Finally, recolor the dots to help them fit into your chart style.

- Right-click on any
**Series “Series2”**data label. - Click the “
**Fill**” button. - Pick your color from the palette that appears.

Also, remove the borders around the dots:

- Right-click on the same data marker again and select “
**Outline**.” - Choose “
**No Outline**.”

## Step #12: Add vertical lines (optional).

As a final adjustment, you can add vertical lines to the chart to help emphasize the SD values.

- Select the chart plot (that way, the lines will be inserted directly into the chart).
- Go to the
**Insert**tab. - Click the “
**Shapes**” button. - Choose “
**Line.**”

Hold down the **“SHIFT” **key while dragging the mouse to draw perfectly vertical lines from each dot to where each line meets the bell curve.

Change the chart title, and your improved bell curve is ready—showing your valuable distribution data.

And that’s how you do it. You can now pick any dataset and create a normal distribution bell curve following these simple steps!

## Download Normal Distribution Bell Curve Template

Download our free Normal Distribution Bell Curve Template for Excel.

Download Now

## FAQs

### Why is my bell curve not smooth on Excel? ›

**Always make sure to sort the data in Ascending order to get a smooth bell curve in Excel**. Remember to Freeze the Cell of Average (Mean) & Standard Deviation when inputting the formula for the Normal Distribution. There are two formulas for Standard Deviation – STDEV. P & STDEV.

**How do I make my data normally distributed in Excel? ›**

**How to calculate normal distribution in Excel**

- Input your data set into an Excel spreadsheet. ...
- Find the mean of your data set. ...
- Find the standard deviation of your data set. ...
- Select a value for the distribution. ...
- Type the NORM. ...
- Save your Excel spreadsheet for later use.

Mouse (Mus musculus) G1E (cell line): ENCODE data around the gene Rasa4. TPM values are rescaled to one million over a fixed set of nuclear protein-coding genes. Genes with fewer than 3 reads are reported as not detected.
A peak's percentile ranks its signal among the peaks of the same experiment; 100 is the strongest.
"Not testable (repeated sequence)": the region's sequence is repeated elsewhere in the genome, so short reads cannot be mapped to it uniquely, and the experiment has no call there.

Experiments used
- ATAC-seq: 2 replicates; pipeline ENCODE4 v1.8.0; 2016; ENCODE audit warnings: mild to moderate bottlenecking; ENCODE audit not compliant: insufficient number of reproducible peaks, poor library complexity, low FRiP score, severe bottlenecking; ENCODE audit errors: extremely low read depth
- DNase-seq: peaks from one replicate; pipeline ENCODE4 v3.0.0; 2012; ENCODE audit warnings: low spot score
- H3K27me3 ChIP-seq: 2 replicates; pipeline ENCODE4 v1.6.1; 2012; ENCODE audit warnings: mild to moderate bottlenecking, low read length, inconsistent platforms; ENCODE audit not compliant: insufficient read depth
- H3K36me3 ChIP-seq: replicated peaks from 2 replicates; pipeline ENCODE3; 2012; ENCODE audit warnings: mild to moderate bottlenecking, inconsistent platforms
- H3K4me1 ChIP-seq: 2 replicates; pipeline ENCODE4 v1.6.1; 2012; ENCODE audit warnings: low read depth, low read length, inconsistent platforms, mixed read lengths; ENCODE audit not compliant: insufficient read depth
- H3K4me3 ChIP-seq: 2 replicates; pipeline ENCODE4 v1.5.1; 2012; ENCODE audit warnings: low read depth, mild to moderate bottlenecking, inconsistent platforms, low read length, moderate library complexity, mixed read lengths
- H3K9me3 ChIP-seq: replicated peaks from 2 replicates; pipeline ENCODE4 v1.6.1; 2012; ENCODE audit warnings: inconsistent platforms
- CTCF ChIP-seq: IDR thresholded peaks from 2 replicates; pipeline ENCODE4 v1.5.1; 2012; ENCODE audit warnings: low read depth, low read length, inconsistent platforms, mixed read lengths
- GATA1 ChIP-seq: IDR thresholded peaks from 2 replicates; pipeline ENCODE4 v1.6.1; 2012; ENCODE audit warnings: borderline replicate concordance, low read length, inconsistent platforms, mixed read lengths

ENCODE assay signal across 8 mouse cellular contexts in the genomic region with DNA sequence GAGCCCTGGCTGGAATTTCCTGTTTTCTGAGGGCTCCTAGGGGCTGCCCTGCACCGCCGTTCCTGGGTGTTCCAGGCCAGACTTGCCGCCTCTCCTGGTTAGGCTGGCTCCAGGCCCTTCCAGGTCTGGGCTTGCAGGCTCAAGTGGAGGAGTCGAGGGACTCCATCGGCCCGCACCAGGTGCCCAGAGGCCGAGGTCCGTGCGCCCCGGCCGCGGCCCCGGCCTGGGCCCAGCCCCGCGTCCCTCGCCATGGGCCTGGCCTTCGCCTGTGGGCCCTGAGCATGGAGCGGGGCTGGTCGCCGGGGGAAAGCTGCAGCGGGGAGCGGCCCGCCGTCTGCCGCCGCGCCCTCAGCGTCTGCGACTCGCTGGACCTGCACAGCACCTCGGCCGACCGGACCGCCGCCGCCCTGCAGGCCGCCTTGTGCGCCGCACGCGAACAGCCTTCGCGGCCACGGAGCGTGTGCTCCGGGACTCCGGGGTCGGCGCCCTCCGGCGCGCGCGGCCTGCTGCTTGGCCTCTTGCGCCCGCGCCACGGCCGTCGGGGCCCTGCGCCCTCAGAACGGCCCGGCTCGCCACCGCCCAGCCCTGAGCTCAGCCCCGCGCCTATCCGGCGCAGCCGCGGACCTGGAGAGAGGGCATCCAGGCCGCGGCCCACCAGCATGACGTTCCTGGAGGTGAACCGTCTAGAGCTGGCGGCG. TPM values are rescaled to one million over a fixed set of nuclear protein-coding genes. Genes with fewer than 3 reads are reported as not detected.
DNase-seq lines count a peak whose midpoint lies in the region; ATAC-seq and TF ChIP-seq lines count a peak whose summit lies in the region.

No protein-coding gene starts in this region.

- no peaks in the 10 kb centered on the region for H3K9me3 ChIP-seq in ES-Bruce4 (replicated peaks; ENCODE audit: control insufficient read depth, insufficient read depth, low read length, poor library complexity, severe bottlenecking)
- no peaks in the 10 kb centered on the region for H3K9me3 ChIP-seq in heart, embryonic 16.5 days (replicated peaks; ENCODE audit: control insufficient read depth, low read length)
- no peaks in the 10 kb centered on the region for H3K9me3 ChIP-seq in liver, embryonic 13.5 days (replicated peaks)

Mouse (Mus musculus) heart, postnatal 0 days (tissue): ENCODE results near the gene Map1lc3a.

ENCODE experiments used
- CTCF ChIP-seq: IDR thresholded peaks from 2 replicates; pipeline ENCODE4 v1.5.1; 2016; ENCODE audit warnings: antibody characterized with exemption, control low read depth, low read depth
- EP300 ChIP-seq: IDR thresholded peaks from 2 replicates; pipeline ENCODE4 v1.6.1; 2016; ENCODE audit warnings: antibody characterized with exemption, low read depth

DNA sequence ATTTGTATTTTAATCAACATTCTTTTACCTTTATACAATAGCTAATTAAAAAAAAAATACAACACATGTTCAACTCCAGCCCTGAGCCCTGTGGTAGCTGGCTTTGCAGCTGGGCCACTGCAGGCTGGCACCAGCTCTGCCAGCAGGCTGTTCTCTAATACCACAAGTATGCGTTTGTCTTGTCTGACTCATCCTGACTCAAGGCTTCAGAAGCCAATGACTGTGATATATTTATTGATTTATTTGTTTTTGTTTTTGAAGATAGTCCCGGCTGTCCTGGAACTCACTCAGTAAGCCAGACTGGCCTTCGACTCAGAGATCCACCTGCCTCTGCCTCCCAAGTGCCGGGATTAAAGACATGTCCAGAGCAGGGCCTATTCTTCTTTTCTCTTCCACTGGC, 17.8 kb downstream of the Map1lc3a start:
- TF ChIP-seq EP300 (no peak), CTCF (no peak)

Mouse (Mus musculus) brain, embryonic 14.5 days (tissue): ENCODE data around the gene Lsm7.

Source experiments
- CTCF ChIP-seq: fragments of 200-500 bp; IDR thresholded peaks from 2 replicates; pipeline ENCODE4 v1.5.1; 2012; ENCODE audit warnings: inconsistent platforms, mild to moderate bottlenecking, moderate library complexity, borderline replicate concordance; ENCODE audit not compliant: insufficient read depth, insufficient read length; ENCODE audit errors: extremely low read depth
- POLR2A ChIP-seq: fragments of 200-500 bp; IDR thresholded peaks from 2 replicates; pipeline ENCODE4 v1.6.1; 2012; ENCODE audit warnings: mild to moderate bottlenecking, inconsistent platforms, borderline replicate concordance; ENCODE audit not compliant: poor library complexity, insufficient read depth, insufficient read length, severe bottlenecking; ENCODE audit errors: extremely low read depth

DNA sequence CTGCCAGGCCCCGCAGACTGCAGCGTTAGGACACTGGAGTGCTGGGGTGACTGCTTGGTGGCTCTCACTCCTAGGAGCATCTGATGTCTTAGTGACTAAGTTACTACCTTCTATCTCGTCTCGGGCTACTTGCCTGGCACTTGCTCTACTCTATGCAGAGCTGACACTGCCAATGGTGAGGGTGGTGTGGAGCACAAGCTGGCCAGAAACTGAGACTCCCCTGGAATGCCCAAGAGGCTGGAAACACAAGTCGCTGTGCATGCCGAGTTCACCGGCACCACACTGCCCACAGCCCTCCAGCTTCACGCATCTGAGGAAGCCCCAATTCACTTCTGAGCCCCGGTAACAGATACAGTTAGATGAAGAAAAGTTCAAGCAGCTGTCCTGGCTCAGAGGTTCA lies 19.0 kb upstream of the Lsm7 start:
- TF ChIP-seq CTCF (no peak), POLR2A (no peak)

**Why bell curve is outdated? ›**

Some can debate that the bell curve **creates too much emotional stress, and most importantly, it destroys the loyalty factor and leads to high levels of attrition**. A study by the Society for Human Resource Management found that 90% of performance appraisals are painful and don't work.

**Can Excel draw a normal distribution curve? ›**

To make a normal distribution graph, **go to the “Insert” tab, and in “Charts,” select a “Scatter” chart with smoothed lines and markers**. When we insert the chart, we see that our bell curve or normal distribution graph is created.

**How do you ensure data is normally distributed? ›**

The statistical way to check if the data is normally distributed is to **perform the Anderson-Darling test of normality**. In this approach, the data points are used to compute a test statistic (A) which measures the distance between the expected distribution and the actual distribution.

**How do you make Excel data dynamic? ›**

...

**Example**

- We must first select the data, A1:E6.
- Now, in the “Insert” tab, we need to click on the “Table” under the “Tables” section.
- Next, we have to select the data. ...
- As a result, a dialog box will pop up, as shown below, then click “OK.”

**How do you create a curved function in Excel? ›**

Curve Fitting in Excel with Charts

First, **create a scatter chart.** Then right click on the data series and select “Add Trendline…” What is this? In the Format Trendline pane, select the options to Display Equation on chart and Display R-Squared value on chart.

**How do you automatically insert Shapes in Excel? ›**